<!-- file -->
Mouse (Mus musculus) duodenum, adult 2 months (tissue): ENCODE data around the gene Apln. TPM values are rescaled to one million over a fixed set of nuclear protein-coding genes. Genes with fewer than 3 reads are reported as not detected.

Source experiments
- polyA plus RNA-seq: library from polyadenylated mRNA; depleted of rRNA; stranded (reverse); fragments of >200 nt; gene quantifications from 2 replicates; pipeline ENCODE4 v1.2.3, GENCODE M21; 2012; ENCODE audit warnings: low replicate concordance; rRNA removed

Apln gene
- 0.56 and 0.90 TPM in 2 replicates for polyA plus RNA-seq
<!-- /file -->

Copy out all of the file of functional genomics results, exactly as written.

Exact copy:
Mouse (Mus musculus) duodenum, adult 2 months (tissue): ENCODE data around the gene Apln. TPM values are rescaled to one million over a fixed set of nuclear protein-coding genes. Genes with fewer than 3 reads are reported as not detected.

Source experiments
- polyA plus RNA-seq: library from polyadenylated mRNA; depleted of rRNA; stranded (reverse); fragments of >200 nt; gene quantifications from 2 replicates; pipeline ENCODE4 v1.2.3, GENCODE M21; 2012; ENCODE audit warnings: low replicate concordance; rRNA removed

Apln gene
- 0.56 and 0.90 TPM in 2 replicates for polyA plus RNA-seq